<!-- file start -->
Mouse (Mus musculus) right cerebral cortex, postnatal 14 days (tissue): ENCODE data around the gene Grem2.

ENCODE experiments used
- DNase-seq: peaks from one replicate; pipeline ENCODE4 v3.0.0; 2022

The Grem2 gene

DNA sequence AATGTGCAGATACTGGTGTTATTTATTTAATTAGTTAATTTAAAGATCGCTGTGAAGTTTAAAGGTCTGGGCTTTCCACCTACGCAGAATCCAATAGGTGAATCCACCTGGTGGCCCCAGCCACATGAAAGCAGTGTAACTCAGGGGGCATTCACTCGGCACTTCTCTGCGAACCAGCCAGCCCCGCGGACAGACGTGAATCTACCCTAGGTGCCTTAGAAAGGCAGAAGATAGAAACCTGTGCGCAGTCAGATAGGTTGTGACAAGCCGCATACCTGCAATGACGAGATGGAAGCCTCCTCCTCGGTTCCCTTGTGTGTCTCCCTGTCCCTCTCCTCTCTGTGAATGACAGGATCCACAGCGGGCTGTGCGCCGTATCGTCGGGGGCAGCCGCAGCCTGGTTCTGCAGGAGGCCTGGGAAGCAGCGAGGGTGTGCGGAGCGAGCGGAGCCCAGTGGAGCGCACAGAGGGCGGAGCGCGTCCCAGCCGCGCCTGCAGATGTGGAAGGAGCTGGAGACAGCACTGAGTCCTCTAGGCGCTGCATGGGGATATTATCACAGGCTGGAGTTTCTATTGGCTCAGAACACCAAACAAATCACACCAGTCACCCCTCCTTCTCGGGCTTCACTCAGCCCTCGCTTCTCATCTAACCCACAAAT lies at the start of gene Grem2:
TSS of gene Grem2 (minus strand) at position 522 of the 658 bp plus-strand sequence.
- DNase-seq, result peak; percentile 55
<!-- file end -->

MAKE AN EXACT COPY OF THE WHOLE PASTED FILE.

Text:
Mouse (Mus musculus) right cerebral cortex, postnatal 14 days (tissue): ENCODE data around the gene Grem2.

ENCODE experiments used
- DNase-seq: peaks from one replicate; pipeline ENCODE4 v3.0.0; 2022

The Grem2 gene

DNA sequence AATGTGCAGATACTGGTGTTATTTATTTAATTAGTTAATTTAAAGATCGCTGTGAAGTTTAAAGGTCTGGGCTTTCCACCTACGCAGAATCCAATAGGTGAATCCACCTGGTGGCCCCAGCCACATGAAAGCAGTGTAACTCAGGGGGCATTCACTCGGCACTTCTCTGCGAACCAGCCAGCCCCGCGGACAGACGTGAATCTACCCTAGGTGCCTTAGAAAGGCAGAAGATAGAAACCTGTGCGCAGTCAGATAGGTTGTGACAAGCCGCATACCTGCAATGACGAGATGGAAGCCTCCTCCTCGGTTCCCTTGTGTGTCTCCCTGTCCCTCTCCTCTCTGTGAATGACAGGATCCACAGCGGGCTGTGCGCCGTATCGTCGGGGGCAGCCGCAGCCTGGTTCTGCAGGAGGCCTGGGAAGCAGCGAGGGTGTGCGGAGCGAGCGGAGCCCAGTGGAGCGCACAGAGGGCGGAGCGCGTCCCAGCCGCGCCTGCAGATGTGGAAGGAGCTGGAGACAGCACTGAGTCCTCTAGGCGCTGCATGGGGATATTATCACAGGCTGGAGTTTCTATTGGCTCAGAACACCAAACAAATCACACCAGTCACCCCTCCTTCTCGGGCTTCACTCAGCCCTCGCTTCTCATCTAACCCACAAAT lies at the start of gene Grem2:
TSS of gene Grem2 (minus strand) at position 522 of the 658 bp plus-strand sequence.
- DNase-seq, result peak; percentile 55